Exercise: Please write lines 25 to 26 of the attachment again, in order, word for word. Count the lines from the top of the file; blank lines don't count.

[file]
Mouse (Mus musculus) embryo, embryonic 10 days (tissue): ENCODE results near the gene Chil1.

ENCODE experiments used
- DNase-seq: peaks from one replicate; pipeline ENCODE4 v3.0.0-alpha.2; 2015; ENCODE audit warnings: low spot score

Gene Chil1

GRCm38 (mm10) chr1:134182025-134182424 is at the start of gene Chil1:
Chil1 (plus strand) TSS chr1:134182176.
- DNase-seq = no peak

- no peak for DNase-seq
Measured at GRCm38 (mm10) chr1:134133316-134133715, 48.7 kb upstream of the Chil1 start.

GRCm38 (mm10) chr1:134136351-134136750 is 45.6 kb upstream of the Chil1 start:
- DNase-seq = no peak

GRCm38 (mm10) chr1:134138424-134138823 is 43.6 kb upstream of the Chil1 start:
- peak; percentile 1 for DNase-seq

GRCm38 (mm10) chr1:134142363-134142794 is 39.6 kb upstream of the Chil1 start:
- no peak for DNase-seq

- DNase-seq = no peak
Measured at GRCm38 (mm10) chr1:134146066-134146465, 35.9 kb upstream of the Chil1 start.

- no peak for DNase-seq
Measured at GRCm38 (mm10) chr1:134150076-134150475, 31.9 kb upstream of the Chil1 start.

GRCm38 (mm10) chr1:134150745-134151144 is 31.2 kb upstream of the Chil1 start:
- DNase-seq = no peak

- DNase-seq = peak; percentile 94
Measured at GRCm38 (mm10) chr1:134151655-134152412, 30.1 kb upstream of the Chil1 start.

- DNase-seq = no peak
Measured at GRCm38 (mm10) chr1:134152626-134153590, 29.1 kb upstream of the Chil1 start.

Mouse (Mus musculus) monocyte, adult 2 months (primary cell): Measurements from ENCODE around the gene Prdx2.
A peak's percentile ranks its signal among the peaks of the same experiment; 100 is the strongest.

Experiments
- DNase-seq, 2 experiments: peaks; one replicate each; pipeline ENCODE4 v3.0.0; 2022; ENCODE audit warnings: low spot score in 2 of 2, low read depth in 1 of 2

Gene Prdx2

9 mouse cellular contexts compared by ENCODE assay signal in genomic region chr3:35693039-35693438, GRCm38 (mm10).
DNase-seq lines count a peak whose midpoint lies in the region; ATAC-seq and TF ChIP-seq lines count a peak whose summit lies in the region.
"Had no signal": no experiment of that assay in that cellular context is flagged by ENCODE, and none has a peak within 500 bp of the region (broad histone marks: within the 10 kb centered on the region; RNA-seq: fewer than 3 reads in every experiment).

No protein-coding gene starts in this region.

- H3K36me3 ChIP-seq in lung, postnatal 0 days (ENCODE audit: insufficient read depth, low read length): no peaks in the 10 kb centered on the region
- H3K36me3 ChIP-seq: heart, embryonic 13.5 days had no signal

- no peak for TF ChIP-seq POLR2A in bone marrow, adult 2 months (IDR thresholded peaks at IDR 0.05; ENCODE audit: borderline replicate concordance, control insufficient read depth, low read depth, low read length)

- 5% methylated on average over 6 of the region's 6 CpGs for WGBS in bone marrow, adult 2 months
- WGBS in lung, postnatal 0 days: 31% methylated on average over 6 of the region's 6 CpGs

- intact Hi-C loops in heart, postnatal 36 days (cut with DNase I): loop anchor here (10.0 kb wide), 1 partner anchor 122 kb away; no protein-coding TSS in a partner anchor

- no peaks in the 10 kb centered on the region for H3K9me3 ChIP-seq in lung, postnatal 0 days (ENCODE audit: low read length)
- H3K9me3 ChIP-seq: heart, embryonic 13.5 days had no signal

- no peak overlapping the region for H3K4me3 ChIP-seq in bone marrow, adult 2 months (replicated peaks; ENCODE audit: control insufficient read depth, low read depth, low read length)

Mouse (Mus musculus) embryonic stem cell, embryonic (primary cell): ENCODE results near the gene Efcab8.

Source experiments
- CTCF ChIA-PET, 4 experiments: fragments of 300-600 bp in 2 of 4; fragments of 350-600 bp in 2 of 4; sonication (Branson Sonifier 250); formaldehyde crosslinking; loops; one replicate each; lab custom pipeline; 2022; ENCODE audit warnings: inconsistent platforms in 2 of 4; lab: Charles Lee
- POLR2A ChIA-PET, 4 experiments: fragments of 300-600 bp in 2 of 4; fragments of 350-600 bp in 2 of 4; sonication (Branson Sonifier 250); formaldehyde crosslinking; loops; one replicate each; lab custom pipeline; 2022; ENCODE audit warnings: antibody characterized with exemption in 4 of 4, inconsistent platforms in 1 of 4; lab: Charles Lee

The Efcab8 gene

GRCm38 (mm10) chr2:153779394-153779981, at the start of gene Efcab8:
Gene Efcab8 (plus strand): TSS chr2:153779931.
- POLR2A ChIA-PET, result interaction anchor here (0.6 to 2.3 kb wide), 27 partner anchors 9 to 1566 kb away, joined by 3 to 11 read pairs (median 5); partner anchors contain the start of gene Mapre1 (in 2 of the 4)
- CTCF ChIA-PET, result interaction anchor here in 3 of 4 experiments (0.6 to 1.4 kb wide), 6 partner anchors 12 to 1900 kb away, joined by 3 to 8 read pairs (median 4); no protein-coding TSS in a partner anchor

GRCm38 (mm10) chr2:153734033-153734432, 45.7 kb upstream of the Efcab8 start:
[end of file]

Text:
Measured at GRCm38 (mm10) chr1:134152626-134153590, 29.1 kb upstream of the Chil1 start.

Mouse (Mus musculus) monocyte, adult 2 months (primary cell): Measurements from ENCODE around the gene Prdx2.